Deloitte’s latest oil and gas price forecast predicts softer prices for crude oil in the early part of 2022.

According to the forecast from Deloitte Canada’s Resource Evaluation and Advisory group, the softer prices are due to growing global supply as investment comes back to the sector, coupled with concerns about the impact a new COVID-19 variant may have on global demand.

The report says the release of crude oil from several countries’ strategic reserves and plans for increased production by member states of the Organization of the Petroleum Exporting Countries should put downward pressure on oil prices in the first quarter of the year. However, the advisory group expects natural gas prices to remain higher amid growing demand and tighter supplies.

“The drop in crude oil prices we started to see in the final weeks of 2021 will likely continue for a while as more supplies flow into the system,” said Andrew Botterill, National Leader, Oil, Gas & Chemicals at Deloitte Canada.

“It’s unusual for strategic reserves to be used to try to lower prices, but with domestic oil production in the United States still below pre-pandemic levels, it’s a way that governments can try to moderate the rising cost of petroleum products such as gasoline, which has been adding to concerns about inflation.”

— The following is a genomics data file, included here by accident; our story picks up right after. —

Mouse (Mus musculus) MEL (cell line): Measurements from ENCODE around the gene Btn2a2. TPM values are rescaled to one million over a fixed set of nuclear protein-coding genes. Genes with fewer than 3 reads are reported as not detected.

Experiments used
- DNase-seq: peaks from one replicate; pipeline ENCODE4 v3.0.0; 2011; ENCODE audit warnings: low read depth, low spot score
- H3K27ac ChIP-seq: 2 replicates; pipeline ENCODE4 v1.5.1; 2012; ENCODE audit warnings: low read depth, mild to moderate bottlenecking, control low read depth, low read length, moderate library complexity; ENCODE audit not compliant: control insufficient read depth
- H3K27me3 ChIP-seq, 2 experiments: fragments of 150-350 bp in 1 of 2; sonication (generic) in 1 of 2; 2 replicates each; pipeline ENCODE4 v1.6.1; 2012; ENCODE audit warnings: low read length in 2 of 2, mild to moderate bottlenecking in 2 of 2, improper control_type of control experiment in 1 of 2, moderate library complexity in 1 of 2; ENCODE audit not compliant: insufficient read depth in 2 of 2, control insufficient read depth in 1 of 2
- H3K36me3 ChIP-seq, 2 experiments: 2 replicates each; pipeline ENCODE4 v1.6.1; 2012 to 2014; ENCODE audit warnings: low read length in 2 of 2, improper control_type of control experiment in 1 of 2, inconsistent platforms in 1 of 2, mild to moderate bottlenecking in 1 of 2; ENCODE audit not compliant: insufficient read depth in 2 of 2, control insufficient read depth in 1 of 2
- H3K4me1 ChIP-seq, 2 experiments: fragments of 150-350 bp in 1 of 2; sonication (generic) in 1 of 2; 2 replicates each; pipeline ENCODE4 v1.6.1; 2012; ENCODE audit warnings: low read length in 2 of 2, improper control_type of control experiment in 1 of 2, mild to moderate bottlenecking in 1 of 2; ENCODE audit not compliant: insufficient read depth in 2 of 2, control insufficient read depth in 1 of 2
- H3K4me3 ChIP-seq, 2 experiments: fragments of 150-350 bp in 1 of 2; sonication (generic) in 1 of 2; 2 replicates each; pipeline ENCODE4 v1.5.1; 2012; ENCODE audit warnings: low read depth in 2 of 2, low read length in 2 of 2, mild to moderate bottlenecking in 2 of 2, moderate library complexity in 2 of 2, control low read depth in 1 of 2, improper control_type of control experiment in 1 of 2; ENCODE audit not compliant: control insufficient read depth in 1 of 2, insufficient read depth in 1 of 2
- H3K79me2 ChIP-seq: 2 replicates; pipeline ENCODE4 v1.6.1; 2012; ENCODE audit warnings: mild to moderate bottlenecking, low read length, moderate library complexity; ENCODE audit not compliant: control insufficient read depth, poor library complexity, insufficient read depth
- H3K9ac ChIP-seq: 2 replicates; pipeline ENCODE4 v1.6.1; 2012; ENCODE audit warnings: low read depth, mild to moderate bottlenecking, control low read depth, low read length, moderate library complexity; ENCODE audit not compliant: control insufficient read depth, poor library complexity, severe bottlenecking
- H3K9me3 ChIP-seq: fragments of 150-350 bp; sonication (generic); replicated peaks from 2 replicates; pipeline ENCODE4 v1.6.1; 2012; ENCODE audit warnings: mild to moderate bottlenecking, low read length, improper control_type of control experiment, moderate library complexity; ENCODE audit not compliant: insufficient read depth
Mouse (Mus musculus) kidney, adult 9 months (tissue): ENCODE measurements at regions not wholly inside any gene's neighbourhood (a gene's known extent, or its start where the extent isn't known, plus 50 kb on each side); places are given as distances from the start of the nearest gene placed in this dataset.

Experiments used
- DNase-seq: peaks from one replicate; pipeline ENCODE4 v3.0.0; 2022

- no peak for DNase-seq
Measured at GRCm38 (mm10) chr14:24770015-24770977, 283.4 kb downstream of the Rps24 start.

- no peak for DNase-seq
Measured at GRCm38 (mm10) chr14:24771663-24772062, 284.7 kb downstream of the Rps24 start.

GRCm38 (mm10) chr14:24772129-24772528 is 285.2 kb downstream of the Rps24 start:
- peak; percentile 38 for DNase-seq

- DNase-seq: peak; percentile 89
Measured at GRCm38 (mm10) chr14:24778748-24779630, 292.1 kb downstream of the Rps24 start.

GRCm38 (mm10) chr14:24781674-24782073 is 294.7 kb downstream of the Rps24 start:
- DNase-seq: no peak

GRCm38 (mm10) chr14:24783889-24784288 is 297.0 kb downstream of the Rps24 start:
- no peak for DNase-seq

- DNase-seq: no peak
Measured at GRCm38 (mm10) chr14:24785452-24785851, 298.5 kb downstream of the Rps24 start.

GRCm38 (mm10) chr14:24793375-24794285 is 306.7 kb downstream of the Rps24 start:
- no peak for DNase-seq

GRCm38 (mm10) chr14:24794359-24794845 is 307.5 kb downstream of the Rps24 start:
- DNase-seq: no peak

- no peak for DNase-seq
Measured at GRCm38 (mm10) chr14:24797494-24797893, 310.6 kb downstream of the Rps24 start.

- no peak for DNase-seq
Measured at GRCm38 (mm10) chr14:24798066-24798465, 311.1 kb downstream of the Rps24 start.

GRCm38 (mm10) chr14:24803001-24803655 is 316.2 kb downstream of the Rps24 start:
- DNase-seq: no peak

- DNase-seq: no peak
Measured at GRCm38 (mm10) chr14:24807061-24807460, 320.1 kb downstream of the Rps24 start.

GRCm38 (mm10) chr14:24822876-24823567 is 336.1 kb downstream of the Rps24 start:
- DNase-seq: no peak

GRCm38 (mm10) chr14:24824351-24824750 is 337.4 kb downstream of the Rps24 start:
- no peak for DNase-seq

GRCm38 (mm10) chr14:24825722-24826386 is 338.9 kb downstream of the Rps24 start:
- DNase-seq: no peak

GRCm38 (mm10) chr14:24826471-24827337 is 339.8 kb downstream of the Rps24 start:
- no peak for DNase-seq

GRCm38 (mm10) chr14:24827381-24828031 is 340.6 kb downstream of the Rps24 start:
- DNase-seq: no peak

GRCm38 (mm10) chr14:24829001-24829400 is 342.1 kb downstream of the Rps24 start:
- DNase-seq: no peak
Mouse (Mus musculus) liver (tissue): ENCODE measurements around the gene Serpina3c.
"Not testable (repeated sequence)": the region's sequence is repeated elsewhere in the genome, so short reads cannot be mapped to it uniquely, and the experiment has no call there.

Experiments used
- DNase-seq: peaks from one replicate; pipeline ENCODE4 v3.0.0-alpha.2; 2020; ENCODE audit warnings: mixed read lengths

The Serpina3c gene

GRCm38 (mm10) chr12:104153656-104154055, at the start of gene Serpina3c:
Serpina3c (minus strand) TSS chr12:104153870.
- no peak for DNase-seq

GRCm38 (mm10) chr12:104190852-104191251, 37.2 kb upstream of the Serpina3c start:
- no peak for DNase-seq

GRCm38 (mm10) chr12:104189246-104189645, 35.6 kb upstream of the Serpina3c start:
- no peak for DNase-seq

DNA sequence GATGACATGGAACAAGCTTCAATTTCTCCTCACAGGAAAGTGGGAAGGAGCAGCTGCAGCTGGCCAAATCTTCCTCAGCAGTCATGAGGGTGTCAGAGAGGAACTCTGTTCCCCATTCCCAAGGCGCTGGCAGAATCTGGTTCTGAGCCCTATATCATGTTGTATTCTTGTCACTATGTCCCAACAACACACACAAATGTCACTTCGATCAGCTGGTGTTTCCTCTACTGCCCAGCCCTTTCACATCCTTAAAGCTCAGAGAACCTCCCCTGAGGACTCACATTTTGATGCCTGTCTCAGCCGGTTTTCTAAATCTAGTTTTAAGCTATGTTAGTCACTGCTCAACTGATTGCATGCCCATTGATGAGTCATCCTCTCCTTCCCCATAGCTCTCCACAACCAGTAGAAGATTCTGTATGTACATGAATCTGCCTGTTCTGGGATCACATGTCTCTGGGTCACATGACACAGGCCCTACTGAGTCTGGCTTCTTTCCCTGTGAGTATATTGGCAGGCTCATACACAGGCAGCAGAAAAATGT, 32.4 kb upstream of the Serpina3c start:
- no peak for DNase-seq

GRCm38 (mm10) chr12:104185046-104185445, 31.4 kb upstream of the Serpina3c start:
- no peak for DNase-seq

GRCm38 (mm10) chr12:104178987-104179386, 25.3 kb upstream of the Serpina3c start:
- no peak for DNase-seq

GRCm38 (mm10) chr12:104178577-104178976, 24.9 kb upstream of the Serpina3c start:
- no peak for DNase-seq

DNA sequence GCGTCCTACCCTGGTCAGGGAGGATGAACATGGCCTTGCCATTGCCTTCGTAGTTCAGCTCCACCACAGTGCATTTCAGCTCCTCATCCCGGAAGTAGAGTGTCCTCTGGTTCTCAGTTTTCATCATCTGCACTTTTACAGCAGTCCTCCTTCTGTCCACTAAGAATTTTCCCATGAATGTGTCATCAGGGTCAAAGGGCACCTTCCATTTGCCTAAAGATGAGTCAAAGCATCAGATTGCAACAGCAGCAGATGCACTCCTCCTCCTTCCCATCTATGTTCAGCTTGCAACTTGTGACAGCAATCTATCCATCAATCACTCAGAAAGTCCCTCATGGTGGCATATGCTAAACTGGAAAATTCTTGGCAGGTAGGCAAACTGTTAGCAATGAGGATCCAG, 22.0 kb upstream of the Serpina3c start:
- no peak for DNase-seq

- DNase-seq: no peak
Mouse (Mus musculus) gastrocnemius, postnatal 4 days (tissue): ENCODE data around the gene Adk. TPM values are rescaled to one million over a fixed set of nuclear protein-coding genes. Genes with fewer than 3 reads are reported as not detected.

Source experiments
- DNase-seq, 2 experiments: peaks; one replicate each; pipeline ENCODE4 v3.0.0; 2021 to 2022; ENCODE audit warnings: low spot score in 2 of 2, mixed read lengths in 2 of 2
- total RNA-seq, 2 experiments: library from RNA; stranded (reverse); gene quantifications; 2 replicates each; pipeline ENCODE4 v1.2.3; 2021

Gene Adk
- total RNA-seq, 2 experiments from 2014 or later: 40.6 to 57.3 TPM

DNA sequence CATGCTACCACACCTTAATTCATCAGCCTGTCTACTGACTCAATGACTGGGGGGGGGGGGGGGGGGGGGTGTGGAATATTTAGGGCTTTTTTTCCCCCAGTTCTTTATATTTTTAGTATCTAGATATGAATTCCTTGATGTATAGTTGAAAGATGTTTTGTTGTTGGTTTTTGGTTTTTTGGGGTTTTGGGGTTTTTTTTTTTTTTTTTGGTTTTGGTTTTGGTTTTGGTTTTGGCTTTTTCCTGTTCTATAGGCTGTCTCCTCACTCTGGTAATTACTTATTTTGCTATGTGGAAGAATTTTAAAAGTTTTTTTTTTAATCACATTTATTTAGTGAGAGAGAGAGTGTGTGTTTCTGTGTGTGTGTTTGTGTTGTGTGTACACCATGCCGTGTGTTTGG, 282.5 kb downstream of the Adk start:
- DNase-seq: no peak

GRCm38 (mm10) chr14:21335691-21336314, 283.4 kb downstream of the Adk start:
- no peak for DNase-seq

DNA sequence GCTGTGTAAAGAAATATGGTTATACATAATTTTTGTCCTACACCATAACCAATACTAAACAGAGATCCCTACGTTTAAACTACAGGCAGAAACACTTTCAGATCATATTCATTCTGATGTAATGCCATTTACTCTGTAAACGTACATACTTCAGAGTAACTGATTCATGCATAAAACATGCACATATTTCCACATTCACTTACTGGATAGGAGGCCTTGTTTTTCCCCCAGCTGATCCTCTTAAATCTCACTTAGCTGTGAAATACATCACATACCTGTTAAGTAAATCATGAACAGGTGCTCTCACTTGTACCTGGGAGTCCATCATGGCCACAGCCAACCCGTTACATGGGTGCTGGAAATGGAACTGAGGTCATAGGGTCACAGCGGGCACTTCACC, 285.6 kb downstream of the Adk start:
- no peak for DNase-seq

The forecast indicates increased Canadian production of crude oil, coupled with additional OPEC+ production, has pushed up the differential between Western Canada Select prices and those for Western Texas Intermediate by almost 200 per cent since November 2020, bringing them closer to historical values. This oil differential is expected to remain wide as long as there continues to be competitive heavy oil production growth from Canada.

Although the report highlights some recent weakening of North American natural gas prices, it says prices are likely to remain elevated over the winter months compared to last year.

Meanwhile, in Europe, a lack of supply and declining storage levels have pushed prices to levels at or close to all-time highs. Growing liquefied natural gas exports are seen as a major factor driving natural gas demand in the United States, with U.S. Gulf Coast liquefied natural gas facilities reaching a record feed gas demand level of 11.2 billion cubic feet per day in November.

The International Energy Agency reports that the United States is expected to become the largest natural gas exporter in the world this year, ahead of both Australia and Qatar, as it continues to expand its liquefaction capacity.

Deloitte’s latest forecast also includes an assessment of the impact of decarbonization on the Canadian oil and gas sector, pointing out that oil and gas companies are uniquely positioned to contribute more than any other to carbon reduction. This will require considerable investments in infrastructure projects to store carbon, expand hydrogen use, and develop biofuels.

The report states this will take both public- and private-sector support, and governments at all levels will need to find ways to mitigate investor risk.